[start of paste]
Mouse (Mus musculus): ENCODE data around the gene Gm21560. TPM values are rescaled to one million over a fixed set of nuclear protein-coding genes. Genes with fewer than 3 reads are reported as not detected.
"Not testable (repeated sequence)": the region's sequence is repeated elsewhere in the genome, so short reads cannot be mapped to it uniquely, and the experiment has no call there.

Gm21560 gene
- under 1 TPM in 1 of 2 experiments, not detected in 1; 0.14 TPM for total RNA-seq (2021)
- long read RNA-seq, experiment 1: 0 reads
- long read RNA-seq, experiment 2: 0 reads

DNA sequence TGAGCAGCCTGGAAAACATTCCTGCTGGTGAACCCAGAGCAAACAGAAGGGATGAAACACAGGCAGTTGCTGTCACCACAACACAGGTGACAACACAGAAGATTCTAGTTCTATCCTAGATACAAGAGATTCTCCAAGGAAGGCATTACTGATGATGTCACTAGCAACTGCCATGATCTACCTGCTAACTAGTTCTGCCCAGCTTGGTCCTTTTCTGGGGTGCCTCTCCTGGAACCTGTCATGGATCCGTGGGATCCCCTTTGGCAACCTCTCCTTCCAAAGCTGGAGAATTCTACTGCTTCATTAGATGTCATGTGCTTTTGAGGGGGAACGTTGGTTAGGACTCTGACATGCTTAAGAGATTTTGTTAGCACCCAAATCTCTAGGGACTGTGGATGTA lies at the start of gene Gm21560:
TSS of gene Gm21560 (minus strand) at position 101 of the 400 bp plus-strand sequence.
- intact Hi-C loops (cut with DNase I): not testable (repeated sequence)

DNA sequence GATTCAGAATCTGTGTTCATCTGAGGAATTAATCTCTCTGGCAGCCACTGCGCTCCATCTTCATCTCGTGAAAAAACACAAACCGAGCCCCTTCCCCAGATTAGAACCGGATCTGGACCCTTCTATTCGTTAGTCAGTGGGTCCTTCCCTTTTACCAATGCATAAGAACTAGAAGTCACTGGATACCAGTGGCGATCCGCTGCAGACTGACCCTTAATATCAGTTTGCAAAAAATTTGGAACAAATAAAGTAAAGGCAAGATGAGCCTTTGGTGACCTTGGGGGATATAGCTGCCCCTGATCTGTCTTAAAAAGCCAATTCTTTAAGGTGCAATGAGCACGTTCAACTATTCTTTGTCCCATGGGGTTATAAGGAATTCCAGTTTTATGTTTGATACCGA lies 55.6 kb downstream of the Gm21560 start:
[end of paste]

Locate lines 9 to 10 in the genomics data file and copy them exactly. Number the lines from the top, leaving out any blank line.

- intact Hi-C loops (cut with DNase I): not testable (repeated sequence)

DNA sequence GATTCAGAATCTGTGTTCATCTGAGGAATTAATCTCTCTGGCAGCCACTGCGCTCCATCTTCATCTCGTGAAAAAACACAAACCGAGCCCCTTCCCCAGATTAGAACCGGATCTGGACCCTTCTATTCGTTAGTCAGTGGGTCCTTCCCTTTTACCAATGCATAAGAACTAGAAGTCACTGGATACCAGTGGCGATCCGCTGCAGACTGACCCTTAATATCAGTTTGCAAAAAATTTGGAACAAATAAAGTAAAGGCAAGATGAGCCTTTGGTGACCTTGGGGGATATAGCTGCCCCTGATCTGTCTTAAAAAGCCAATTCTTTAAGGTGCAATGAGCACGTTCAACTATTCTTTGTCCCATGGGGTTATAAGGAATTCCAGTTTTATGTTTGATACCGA lies 55.6 kb downstream of the Gm21560 start: